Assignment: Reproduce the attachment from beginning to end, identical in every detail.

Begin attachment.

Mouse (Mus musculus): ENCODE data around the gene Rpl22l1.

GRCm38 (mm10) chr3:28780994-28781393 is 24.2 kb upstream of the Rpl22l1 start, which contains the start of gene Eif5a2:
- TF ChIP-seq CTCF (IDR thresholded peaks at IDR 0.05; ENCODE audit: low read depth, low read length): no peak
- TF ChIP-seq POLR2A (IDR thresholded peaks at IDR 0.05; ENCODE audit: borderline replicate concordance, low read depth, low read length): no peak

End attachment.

Mouse (Mus musculus): ENCODE data around the gene Rpl22l1.

GRCm38 (mm10) chr3:28780994-28781393 is 24.2 kb upstream of the Rpl22l1 start, which contains the start of gene Eif5a2:
- TF ChIP-seq CTCF (IDR thresholded peaks at IDR 0.05; ENCODE audit: low read depth, low read length): no peak
- TF ChIP-seq POLR2A (IDR thresholded peaks at IDR 0.05; ENCODE audit: borderline replicate concordance, low read depth, low read length): no peak